Evaluating political language in the age of information overload
Wednesday, 11 March 2014
Seeing the amount of spending on political advertising rise to historic levels is certainly cause for serious concern, but perhaps even more threatening to the future of our democracy is the effect these messages have on our psyche. How are we to navigate the morass of messaging we are bombarded with from all sides of the political spectrum, the sole aim of which is to change or strengthen our opinions and biases about x, y, and z, when our minds have been attrited into a catatonic stupor?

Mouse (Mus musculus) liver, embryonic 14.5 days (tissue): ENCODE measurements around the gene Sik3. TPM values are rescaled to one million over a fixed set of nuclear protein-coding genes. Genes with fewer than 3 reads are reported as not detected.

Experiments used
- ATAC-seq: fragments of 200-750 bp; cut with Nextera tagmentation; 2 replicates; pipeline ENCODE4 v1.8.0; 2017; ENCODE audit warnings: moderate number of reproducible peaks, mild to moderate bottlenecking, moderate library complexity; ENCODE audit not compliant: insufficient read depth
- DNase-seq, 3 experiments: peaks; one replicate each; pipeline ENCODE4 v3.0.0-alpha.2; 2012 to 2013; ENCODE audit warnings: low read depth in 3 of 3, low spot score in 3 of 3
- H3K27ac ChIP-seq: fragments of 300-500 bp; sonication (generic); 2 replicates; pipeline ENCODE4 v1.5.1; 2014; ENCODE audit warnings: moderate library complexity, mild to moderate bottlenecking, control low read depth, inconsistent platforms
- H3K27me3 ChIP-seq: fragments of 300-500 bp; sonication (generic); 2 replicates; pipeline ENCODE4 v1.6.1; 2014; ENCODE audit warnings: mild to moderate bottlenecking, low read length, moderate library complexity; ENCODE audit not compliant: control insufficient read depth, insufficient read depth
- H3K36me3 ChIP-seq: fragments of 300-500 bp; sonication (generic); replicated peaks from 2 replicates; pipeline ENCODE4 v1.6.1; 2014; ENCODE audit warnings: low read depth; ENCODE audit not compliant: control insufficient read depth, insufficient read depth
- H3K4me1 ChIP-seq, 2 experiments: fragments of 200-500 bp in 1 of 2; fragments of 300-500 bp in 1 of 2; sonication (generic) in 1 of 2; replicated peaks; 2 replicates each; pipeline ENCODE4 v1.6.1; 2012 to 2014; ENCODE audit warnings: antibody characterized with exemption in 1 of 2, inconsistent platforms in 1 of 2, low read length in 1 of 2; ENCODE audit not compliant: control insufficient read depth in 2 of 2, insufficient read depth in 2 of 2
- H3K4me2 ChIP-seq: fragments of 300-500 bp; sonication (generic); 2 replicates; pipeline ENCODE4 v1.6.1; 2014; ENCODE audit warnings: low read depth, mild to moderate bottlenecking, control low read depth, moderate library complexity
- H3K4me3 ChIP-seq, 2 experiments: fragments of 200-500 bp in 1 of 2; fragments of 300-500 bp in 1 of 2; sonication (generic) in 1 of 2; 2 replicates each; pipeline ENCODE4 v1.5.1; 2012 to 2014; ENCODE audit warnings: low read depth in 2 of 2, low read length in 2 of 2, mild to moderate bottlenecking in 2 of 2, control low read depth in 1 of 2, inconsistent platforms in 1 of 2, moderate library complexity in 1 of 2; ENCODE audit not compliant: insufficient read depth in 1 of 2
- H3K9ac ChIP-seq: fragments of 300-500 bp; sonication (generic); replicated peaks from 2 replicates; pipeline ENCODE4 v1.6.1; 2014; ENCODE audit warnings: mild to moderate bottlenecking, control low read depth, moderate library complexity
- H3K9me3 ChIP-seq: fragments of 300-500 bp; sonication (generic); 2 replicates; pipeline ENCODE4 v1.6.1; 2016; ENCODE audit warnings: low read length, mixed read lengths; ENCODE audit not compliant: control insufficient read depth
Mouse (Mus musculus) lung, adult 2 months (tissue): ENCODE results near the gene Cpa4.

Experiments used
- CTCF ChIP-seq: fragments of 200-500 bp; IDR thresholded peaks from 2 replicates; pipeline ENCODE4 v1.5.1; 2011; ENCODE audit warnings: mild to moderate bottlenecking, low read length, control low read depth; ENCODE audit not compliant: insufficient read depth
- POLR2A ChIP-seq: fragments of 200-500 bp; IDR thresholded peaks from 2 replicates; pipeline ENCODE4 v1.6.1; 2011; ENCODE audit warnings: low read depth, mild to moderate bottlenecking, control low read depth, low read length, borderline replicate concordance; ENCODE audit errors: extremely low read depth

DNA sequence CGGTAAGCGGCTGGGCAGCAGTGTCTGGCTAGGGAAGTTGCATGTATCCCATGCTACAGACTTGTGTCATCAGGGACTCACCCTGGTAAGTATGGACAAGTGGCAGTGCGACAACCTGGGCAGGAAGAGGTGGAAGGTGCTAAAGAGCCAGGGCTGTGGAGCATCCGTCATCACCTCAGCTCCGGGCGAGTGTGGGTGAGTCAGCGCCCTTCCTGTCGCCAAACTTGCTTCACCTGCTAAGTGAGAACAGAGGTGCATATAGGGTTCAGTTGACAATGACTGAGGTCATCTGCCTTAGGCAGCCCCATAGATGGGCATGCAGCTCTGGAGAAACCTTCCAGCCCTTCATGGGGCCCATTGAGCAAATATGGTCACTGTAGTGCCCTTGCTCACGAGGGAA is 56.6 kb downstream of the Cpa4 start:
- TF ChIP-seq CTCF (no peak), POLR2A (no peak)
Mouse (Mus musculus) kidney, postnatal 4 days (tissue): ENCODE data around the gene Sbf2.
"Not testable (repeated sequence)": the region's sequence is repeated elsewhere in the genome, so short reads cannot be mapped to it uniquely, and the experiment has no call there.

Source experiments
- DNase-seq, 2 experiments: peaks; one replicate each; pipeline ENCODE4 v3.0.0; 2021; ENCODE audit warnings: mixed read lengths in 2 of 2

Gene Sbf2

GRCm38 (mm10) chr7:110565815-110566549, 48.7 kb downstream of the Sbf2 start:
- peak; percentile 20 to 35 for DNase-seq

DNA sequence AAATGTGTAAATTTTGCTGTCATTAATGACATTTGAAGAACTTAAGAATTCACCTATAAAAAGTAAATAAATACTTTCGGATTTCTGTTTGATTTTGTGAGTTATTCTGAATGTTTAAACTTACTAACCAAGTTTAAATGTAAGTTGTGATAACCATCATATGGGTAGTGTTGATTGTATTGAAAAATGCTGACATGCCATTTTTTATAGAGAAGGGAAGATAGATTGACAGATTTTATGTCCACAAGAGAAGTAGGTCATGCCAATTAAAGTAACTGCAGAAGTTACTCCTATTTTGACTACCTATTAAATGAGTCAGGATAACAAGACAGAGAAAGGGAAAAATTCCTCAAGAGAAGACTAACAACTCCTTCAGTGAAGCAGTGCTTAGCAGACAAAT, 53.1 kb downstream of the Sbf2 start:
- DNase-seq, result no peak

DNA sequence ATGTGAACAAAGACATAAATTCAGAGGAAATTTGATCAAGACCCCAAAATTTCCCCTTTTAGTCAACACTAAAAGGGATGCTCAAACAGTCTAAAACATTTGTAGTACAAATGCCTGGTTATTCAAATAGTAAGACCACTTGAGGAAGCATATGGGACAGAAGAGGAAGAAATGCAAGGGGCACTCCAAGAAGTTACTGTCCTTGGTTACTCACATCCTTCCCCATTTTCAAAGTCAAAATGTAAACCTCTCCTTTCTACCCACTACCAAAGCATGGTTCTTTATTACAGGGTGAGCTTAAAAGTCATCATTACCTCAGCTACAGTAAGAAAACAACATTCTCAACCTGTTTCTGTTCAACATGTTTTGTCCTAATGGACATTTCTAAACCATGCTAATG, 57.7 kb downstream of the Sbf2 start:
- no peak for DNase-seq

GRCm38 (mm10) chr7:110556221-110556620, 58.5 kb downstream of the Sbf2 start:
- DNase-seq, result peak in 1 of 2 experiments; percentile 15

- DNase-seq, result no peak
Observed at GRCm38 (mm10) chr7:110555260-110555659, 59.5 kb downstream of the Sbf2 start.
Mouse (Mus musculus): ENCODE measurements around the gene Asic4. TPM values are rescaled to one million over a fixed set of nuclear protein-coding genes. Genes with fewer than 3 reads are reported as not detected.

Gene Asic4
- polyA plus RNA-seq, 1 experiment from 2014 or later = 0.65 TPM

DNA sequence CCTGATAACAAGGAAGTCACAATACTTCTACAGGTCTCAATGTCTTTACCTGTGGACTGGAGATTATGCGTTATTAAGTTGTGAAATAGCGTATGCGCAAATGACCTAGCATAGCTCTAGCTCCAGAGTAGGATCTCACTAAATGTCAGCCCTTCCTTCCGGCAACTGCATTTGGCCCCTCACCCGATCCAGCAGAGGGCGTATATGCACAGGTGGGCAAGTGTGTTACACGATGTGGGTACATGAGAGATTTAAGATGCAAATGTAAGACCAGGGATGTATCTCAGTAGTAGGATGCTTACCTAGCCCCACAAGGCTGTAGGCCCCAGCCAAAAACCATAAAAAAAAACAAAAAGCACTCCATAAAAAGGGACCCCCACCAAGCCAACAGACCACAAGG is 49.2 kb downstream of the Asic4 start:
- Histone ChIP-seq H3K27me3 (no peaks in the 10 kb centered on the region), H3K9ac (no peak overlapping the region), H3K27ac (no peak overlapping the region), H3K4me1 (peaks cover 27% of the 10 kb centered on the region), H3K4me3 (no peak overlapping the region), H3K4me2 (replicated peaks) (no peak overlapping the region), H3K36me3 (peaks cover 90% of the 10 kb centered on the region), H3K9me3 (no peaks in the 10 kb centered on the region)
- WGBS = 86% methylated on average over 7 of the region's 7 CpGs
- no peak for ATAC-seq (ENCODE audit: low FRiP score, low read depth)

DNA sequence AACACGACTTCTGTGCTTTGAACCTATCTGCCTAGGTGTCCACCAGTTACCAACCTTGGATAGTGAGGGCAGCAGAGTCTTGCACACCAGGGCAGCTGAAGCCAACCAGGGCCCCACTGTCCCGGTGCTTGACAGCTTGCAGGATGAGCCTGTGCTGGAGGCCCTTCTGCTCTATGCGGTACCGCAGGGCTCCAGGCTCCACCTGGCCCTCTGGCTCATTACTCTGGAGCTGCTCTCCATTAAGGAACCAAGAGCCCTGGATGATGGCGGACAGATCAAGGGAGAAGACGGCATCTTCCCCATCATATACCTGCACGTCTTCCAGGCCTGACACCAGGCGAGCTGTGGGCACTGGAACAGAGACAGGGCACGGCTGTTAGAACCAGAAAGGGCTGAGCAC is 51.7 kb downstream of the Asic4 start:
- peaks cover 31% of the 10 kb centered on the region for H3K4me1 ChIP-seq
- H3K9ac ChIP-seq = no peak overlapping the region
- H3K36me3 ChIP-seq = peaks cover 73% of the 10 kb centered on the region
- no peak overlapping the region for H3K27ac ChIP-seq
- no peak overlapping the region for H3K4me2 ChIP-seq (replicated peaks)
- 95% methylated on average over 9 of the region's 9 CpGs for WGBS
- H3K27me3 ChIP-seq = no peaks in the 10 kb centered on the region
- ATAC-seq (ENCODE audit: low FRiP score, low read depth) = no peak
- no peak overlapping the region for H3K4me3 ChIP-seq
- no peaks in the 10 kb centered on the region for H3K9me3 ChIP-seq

I would like to propose that media literacy has actually gotten easier, not more difficult in the current political climate. It isn’t cynicism that brings me to this conclusion. It’s the realization that at the end of the day, there are only a few variables that reliably affect the opinions of the “average citizen”. You might be thinking, “It’s all about the money.” And it is, but there are two important concepts you need to keep in mind when evaluating political language.
Have you ever asked yourself how you form opinions about a particular issue or candidate, or what it would take for you to change your mind about the candidate or issue? The two most significant variables that are likely to affect your opinions about “Candidate X” or “Referendum A” are (more…)